I was both dependent on the deceased and a member of the household - what's next?
Being dependent and at some point a member of the deceased's household does not automatically enable a Court to make an order for provision. This is so as the person challenging the Will must establish that there are factors which warrant the making of an order.
Factors warranting means that there must be circumstances which give the person claiming the status of a person who would generally be regarded as a natural object of testamentary recognition of the deceased person. Whether this is so will depend on all of the circumstances, including the closeness of the relationship and whether the deceased person made prior testamentary statements regarding the person claiming, such as a prior Will.
Is there anything else the Court takes into account?
Once the Court is satisfied that the person challenging the Will or estate was (a) at some point a member of the household, (b) at some point wholly or partly dependent on the deceased, and (c) that there are factors warranting the making of an order, the Court can proceed with determining whether the provision made in the Will was inadequate, and if so, whether an order should be made to disturb the Will.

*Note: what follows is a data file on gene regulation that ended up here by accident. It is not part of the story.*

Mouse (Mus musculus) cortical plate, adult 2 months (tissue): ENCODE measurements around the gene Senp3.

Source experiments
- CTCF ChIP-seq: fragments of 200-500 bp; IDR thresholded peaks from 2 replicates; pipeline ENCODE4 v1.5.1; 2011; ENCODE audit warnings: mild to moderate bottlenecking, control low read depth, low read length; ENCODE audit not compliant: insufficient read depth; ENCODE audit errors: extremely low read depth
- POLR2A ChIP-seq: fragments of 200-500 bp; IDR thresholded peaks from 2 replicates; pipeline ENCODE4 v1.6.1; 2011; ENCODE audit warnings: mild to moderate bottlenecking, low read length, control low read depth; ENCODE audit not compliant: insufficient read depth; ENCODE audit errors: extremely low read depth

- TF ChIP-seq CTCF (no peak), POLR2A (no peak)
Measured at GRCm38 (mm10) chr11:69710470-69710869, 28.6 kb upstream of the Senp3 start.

In performing this task the Court has regard to a range of matters including:
any family relationship, including the nature and duration of the relationship.
the nature and value of the estate.
the financial resources and needs of all interested parties.
any physical, intellectual or mental disability of all interested parties.
the age of the person challenging the Will.
any contribution made to the estate or welfare of the deceased.
any provision made for the person challenging the Will by the deceased before or after death.
whether the person challenging the Will was being maintained, either wholly or partly, by the deceased person before the deceased person’s death.
whether any other person is liable to support the person challenging the Will.
All cases have their own particular circumstances, and each of the above factors plays a part in determining whether a claim is ultimately successful.
This category of eligible person faces a number of hurdles before they can make a successful challenge to a Will. While a general overview has been provided above there are a number of subtleties for each of the hurdles described above and it is important that you seek advice from the lawyers in the contested estates division because they regularly appear before the Court in these types of applications.
If you have ever been a member of the household of a deceased person and wish to find out whether you have a case to challenge the Will and/or seek provision from the estate, then receive a no obligation assessment of your personal circumstances by an experienced estates lawyer, at no cost, by contacting us or commence our online assessment by clicking here.